Next month, Simple Plan will hit the road to start the 15th anniversary tour for their debut album, No Pads, No Helmets…Just Balls. They were my first favorite band. I identified with “I’m Just A Kid” (yes, life is a nightmare!), longed for “Addicted” (and giggled at “I’m a dick” in live performances), and puzzled over “My Alien” (Is this a metaphor or actually about an alien?).  

To see that album played in full would be a dream come true for a younger me.  Present-day me would already have a ticket if the tour stopped in any city nearby. It doesn’t, so I’ll settle for playing the album on blast in my bedroom while waves of nostalgia wash over me.

Ultimately, that’s what anniversary tours are betting on: that enough fans want to recapture the emotions sparked by decade-old albums to spend money on a night that transports them back in time, if only for a few hours. As the surge in these tours—from Mayday Parade and Brand New to U2—shows, that bet is paying off.

We show up to these concerts to be swallowed in the experience of a favorite album played in its entirety. Some fans might fall in love with a record years after its release, so this is their first opportunity to be swept up in the excitement surrounding it. For others who have loved an album since a lead single dropped, they might hear those familiar songs reinvented, like on Yellowcard’s Ocean Avenue Acoustic tour. And sometimes, the draw is in being part of an event that honors a milestone in a band’s career. There are anniversary tours and then there are wildly popular destination events, such as the Killers’ Decennial Extravaganza in Las Vegas to mark the 10th anniversary of Sam’s Town, or the Maine’s 8123 Fest in Phoenix to celebrate 10 years since the band’s formation.

And it’s not just bands themselves jumping on the nostalgia trend. Warped Tour’s Warped Rewind at Sea cruise will set sail this fall, with performances from Good Charlotte, Simple Plan, Cartel and other bands who have been around for years. Emo Nite has exploded, bringing fans together to sing along to scene classics, from Fall Out Boy’s “Sugar, We’re Goin’ Down” to My Chemical Romance’s “I’m Not Okay (I Promise).”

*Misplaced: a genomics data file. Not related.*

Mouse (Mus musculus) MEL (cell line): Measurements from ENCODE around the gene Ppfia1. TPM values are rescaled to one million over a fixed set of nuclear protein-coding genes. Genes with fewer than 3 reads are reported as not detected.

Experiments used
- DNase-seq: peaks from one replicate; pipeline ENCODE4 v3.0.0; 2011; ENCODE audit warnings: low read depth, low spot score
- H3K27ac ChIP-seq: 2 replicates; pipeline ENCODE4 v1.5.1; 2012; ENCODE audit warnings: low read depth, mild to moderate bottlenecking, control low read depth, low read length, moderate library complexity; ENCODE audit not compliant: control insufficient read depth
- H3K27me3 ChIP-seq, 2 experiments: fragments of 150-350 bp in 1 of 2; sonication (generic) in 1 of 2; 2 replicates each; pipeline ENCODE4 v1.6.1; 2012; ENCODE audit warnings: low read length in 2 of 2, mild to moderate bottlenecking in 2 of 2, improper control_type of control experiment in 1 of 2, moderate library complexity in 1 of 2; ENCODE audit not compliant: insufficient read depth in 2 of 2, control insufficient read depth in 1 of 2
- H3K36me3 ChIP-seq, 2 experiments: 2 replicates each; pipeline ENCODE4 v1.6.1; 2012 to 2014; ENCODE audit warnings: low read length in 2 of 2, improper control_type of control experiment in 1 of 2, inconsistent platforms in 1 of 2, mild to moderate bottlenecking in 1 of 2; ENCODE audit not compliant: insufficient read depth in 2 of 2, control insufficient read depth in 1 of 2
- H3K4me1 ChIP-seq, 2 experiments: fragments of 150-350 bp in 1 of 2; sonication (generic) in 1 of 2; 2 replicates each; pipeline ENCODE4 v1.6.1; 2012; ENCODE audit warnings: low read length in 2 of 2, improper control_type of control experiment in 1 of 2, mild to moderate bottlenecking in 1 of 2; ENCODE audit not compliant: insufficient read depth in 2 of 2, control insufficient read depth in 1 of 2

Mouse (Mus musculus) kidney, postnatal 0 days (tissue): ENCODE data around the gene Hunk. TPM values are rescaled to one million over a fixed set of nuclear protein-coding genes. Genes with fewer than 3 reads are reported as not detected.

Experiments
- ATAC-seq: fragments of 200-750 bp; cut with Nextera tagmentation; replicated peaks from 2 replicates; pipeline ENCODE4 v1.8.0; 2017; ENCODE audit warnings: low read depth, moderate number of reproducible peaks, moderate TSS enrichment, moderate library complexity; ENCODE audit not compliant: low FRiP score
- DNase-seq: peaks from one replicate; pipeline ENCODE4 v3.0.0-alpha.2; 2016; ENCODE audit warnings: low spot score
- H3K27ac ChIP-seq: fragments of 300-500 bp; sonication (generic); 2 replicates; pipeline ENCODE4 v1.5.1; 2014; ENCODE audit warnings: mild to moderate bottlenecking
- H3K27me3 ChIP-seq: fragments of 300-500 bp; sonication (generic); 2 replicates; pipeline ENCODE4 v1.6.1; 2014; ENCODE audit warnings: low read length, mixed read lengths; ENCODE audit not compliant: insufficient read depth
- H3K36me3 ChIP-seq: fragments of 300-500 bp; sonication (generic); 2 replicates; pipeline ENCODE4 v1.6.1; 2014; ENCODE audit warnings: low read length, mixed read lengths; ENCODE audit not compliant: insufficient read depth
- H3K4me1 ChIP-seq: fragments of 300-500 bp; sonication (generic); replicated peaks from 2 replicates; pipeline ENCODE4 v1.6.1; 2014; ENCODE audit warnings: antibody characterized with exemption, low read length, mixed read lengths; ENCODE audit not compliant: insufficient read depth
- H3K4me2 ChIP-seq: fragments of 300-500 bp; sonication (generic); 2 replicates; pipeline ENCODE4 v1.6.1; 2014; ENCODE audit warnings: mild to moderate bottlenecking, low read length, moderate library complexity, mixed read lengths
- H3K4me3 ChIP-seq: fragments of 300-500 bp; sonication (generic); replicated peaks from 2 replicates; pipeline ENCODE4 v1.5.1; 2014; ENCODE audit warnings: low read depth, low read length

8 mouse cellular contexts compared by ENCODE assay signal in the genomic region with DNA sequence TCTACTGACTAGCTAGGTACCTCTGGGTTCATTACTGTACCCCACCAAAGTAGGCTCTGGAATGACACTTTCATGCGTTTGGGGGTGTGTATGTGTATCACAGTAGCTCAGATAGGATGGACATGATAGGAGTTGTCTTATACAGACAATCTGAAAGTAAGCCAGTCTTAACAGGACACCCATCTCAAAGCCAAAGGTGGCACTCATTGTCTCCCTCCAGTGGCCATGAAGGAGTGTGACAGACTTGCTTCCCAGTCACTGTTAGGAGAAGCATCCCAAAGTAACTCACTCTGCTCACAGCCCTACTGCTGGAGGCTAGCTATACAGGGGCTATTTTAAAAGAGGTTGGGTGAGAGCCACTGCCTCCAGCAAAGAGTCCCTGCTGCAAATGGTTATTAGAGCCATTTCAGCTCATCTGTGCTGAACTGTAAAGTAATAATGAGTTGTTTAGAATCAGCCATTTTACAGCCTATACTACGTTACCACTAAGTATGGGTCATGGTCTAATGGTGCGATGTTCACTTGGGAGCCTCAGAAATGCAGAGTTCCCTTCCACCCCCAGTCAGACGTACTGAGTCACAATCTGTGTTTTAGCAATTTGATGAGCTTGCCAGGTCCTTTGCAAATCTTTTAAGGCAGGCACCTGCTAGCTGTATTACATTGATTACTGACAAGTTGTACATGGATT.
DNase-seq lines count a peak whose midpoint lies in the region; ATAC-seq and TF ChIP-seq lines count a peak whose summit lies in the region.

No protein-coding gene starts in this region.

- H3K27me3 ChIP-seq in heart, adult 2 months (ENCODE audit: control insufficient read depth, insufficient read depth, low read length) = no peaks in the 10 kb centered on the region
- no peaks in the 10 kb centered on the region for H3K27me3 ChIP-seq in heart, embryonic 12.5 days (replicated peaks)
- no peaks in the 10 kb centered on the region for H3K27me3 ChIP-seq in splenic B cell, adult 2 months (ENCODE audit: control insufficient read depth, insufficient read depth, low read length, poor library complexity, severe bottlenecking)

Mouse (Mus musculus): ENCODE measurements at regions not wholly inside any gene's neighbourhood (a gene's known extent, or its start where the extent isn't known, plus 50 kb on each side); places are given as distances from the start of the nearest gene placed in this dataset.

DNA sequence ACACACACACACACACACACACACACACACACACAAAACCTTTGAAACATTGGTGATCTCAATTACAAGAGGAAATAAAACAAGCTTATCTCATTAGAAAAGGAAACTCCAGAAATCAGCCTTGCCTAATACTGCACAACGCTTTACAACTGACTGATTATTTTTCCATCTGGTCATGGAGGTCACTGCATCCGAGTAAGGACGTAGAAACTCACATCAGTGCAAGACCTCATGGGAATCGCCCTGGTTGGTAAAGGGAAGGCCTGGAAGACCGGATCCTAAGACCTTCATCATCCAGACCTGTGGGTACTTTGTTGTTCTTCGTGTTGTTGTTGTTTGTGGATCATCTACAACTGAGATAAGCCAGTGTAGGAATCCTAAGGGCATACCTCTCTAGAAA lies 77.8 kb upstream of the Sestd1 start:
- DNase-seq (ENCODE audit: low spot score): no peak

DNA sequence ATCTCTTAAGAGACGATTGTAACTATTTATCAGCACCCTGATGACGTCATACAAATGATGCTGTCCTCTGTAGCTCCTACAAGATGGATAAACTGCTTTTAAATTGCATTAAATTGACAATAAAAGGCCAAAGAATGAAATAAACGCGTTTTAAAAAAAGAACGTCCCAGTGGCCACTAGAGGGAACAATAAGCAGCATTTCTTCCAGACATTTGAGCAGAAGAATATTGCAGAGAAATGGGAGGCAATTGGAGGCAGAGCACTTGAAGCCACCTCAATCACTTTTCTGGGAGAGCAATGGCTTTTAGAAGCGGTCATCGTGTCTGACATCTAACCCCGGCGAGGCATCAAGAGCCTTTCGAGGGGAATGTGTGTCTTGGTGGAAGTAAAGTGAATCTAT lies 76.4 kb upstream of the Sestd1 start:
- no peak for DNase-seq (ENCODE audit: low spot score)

Classic songs and albums are familiar and comfortable, and singing along to them is effortless and something we can lose ourselves in. It’s a warm hug delivered via music, surrounded by hundreds of other fans who find their own meaning in these albums and show up years later to celebrate songs that have become anthems.

But amid the nostalgia high that comes with screaming beloved songs from years past, there’s a lingering sadness that creeps into the concert venues. The bands and their members aren’t the same as they were 10 or 15 years ago: sounds change completely, popularity ebbs and flows, members leave and are replaced, others start serious relationships or have hearts broken, some become parents.

During Simple Plan’s tour, vocalist Pierre Bouvier will sing “Perfect,” just as he’s done to close the band’s shows for years. It’s a song that could only be written by an angsty, conflicted young adult who’s chosen a path that’s earned their parents’ disapproval, but now, Bouvier is a 37-year-old father asking, “Did I grow up according to plan?” Even in events built on a promise of nostalgia, there’s no escape from the passage of time.

We’re not the same people either. Loved ones die, friendships and relationships start and end, graduations come and go. Even music tastes aren’t constant, and some artists go from “my favorite band” to “a band I used to like.”

That’s what makes these tours so bittersweet. The albums, the people who made them and the people who first fell in love with them, are stuck in time. The bands and fans have grown up. But for one night, the past and present can intertwine.